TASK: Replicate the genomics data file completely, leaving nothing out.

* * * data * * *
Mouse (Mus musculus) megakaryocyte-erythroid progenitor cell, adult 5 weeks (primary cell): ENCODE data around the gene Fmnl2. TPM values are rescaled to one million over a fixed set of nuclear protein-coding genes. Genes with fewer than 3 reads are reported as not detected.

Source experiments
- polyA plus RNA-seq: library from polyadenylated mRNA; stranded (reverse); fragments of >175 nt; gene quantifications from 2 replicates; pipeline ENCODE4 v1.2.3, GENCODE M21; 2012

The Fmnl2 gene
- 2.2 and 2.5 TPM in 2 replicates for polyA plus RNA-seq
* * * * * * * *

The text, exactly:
Mouse (Mus musculus) megakaryocyte-erythroid progenitor cell, adult 5 weeks (primary cell): ENCODE data around the gene Fmnl2. TPM values are rescaled to one million over a fixed set of nuclear protein-coding genes. Genes with fewer than 3 reads are reported as not detected.

Source experiments
- polyA plus RNA-seq: library from polyadenylated mRNA; stranded (reverse); fragments of >175 nt; gene quantifications from 2 replicates; pipeline ENCODE4 v1.2.3, GENCODE M21; 2012

The Fmnl2 gene
- 2.2 and 2.5 TPM in 2 replicates for polyA plus RNA-seq